American Born Chinese. Gene Luen Yang (2006).
NY: First Second. ISBN: 978-0312384487
I'm a reluctant reader of sorts, the graphic novel sorts. This is only the second graphic novel I've ever read, while I enjoyed the first, I wouldn't say I was eager to read another. This one caught my eye first, if I'm honest, because it is colorful, and second, if I'm honest, because it's short! By the end of the first section (it is in three parts), I was totally digging it for all the reasons I've avoided graphic novels in the past: the colorful, cartoony illustrations, the teeny thought bubble text, and the crazy emphatic action words. Perhaps it helps that this is a smart graphic novel, disguised as a comic book. This allows some weighty questions about racial identity and acceptance to sneak up on the reader, and not in an interfering way either.
Yang's story begins with three, seemingly unrelated stories: a retelling of the famous myth of the Monkey King, that of Jin Wang, the child of Chinese immigrants, and Danny, a Justin Timberlake lookalike with a crazy stereotypical Chinese cousin named Chin-kee (major play on words and into this stereotype) who is enrolling in Danny's high school during his extended visit. He gives each story ample air time, but the stories really shine when he begins to weave them together in an unanticipated fashion, which is really where the strength of the story lies. While each character has their own problems and challenges (the Monkey King desires equal god status, Jin Wang wants to fit in at his all white school, and Danny just wants to fly under the radar, while still getting the girl), these personal challenges have one common theme: acceptance, both of oneself, of others, and by others.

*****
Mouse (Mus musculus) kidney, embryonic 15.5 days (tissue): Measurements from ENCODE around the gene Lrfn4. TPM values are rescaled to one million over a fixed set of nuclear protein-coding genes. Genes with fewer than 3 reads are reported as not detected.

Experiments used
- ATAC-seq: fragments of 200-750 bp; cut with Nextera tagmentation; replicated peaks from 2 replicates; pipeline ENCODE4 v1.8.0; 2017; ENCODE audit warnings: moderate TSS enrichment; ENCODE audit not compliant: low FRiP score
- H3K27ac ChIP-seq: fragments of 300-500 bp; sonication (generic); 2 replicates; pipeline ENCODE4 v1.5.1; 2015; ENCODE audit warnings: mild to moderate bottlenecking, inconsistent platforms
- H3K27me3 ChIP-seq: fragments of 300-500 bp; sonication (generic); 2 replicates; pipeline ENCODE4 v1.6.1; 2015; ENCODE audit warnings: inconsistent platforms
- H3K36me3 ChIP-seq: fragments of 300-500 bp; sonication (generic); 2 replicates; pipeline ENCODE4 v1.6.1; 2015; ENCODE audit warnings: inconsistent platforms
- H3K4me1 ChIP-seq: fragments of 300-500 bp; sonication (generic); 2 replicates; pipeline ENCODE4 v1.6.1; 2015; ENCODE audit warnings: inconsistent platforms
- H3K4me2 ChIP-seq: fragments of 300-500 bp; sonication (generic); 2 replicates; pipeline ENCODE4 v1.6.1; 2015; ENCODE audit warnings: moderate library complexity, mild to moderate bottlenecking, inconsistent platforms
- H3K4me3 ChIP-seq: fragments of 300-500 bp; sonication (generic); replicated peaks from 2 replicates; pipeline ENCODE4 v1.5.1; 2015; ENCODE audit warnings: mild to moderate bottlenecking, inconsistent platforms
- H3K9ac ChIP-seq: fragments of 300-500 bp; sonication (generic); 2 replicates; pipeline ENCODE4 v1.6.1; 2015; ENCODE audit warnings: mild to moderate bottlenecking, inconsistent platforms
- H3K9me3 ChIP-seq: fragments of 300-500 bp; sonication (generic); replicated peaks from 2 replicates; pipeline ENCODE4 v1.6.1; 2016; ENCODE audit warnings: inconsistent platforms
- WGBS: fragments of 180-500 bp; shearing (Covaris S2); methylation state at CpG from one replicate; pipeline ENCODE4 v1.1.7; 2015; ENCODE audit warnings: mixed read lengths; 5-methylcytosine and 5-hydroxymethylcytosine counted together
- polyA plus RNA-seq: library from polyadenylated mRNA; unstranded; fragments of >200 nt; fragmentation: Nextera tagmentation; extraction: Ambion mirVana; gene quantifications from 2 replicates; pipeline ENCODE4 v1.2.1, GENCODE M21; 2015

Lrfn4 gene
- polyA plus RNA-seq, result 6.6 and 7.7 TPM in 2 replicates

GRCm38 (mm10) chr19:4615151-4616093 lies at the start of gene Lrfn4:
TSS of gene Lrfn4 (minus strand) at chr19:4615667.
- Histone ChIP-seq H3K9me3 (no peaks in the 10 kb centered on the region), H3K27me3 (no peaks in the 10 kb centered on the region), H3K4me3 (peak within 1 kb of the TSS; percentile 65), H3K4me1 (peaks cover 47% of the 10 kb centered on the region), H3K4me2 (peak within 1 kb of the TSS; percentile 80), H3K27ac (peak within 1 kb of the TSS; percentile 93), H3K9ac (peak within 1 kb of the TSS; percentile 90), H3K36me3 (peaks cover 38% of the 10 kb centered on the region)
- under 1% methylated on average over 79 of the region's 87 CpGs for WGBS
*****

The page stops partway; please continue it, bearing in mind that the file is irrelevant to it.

Best for: This book is fabulous and I highly recommend it. It covers weighty issues with no heavy lifting by employing the graphic and illustrative format, and consequently is an easy, yet sly sell to reluctant readers. This also makes it fun and accessible, and is great for both boys and girls of all YA ages. Also, I found out months after reading this that it won the Prinz in 2007. I salute you, my critically confirmed good taste. Self high five.
Book talk hook: The beautiful, colorful illustrations are all that I'd really need to sell this book to the audience I'd target for this at a book talk: young male readers. I'd probably do a summary, but since there is so much going on story wise, brevity is a wise choice.